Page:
The character that I had built up over my life — with its ingenious and effective defenses against feeling fear, shame, rage, and all the other strong emotions — had so thoroughly become my moral character, that nobody (including me) was aware of the emotional fraud I’d been committing my whole life.

When I learned that the prosecutor on our case was known as the "Babe Ruth of Civil Forfeitures," my ego soared; finally a worthy opponent.

Hello, my name is Rafe, and I'm an egoholic.

* * *

The primary feelings when I woke up in the hospital psych ward on New Year's Day 2012 were not terror, shame and rage, which I'd been experiencing for the previous eight months, but rather numbness with an undercurrent of paranoia. In some ways it was a relief though, as the fear and loathing were only driving me to compound increasingly bad decisions.

As my friend, Jason, is fond of saying, “you can’t read the label from inside the bottle.” And I’ll add…even if you manufactured the bottle yourself and climbed in voluntarily.

So how does one break out of the bottle of their life, or even recognize the bottle’s existence? Especially when it’s been effective at keeping you feeling safe and has allowed you to sail across metaphorical oceans, defeat marauding pirates, and plunder their treasure?

It takes a miracle and a lot of hard, painful work.

A month after the psychotic break, I skyped with Ken.

"So, you had an experience. Welcome to the club. Did they put you on meds?"

"Yes, Seroquel, an antipsychotic that I hate. I sleep 12 hours a day and it feels like I have marbles in my mouth. The paranoia's gone, but I'm really foggy."

"The Western docs don't really understand what you experienced. It was a spiritual emergency, known in other cultures as a kundalini awaking."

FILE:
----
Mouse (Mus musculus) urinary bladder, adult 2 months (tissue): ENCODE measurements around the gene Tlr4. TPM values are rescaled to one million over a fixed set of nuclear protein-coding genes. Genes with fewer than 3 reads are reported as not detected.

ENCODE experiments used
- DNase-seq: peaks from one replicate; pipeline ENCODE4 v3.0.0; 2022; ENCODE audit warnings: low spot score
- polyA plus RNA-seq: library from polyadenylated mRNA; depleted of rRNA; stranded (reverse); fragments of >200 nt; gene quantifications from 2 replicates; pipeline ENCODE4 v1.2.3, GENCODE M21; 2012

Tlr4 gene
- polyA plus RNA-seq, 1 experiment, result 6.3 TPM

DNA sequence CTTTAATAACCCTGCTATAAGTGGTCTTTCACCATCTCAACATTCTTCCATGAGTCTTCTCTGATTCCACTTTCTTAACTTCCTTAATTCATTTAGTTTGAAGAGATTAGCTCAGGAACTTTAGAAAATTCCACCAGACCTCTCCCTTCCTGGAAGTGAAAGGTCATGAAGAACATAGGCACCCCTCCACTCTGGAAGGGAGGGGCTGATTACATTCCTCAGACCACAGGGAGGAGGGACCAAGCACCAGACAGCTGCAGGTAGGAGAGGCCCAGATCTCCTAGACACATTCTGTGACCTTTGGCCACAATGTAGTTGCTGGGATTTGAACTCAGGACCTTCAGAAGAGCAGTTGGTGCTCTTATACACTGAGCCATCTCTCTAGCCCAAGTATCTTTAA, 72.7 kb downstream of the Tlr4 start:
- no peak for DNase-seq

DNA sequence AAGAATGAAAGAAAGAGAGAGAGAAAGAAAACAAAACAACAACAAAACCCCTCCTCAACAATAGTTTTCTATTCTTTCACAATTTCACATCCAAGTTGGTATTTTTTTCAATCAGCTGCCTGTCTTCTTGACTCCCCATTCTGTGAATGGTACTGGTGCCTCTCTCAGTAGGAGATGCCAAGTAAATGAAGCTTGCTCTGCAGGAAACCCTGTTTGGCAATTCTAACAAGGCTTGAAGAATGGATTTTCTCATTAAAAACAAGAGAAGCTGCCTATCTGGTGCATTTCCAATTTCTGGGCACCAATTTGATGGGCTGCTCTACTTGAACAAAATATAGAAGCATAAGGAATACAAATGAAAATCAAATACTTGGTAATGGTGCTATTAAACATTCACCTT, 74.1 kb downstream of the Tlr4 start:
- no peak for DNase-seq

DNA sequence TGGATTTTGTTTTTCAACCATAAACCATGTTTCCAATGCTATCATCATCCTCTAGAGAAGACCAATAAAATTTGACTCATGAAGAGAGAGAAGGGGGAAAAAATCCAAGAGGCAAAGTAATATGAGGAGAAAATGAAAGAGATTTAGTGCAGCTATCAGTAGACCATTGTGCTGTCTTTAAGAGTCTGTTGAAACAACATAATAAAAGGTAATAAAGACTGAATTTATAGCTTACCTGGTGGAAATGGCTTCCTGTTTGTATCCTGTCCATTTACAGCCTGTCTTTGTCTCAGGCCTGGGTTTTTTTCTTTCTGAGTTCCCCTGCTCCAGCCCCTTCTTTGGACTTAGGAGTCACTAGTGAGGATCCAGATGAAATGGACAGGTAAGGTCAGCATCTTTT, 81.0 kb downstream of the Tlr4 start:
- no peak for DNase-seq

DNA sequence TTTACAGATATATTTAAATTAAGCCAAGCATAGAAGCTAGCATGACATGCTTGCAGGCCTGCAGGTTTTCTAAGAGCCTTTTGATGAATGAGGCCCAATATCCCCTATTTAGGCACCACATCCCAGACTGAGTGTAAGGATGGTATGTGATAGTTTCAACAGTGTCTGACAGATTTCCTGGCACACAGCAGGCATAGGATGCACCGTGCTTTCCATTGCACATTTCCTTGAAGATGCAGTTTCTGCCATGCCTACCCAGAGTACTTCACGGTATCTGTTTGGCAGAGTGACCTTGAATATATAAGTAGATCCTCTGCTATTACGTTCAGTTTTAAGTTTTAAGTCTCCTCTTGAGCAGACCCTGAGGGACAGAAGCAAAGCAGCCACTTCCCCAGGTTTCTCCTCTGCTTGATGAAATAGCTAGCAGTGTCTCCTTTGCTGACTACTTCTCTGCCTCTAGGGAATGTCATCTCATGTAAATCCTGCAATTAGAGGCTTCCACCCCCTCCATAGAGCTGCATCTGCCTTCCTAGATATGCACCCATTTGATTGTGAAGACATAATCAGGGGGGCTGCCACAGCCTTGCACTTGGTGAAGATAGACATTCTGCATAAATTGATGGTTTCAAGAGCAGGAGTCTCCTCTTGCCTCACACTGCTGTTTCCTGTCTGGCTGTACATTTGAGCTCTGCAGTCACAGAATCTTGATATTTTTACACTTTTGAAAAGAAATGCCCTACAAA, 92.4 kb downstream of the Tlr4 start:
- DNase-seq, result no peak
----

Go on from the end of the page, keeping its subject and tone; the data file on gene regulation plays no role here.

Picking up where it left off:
Ken's words resonated. They felt more true than the story that I was mentally ill. He guided me to resources like Am I Bipolar or Waking Up? and eventually introduced me to Ronit who was forming a new kind of peer-to-peer container for healing and personal development called Leap Forward.

I spent the next eight years intensively, surrounded by new friends, unconditional love, with practical and scientifically-grounded methodologies for transformation. Leap Forward became my 12-step program for the human condition. In those eight years I learned to regrow my atrophied heart and feel the feelings that come along with being human. To dismantle the character of Rafe, so the authentic me could emerge from the shadows.

Hindsight is 80/20

I now see how my entire business career after leaving academia was one giant gambling junket. Risk-seeking was my ground of being. Even after the psychotic break and even after joining Leap Forward, it took four, five, six, seven years of Samsara, in the form of new risky startups and investments, before I would fully engage with the anatomy of surrender.

I couldn't see myself as addicted until I came to terms with my core defense mechanisms of grandiosity and superiority, which were covering my deep-seated inferiority complex. This defense complex covers a base-level feeling of not being worthy in life unless I am achieving, winning, the world's best. At everything.

The addiction is to my ego and my defenses against feeling.

When you live in your head, dissociated from your body and emotions for many years, and when you live in a society that rewards IQ, money and antisocial behavior, you can achieve amazing things. But for how long? At what cost? And to what end?

I found out the hard way.

All the risky, self-sabotaging, attention-seeking, manipulative, co-dependent, avoidant, controlling, crazy-making behaviors were my soul's way of waking me up and showing me what I needed to work on.

Exposing the errors of my past takes me out of the shadows of shame, which is what kept me from opening my emotional world to other people. I felt all alone, which made it more shameful and scary to ask for help, to appear vulnerable.

As I will share in future posts, my life is so much better than the life I was pursuing before. I now have the awareness of what lives inside me and the motivation and tools to stay on the path to recovery and wholeness. The path to loving myself and my fellow humans, unconditionally.

While my story may seem insane and flamboyant, all of us feel like our lives are crazy and out of control at times, even if we don't express it in the world. We all need help reading the label and extracting ourselves from the bottle. If you'd like my help, Let's Talk.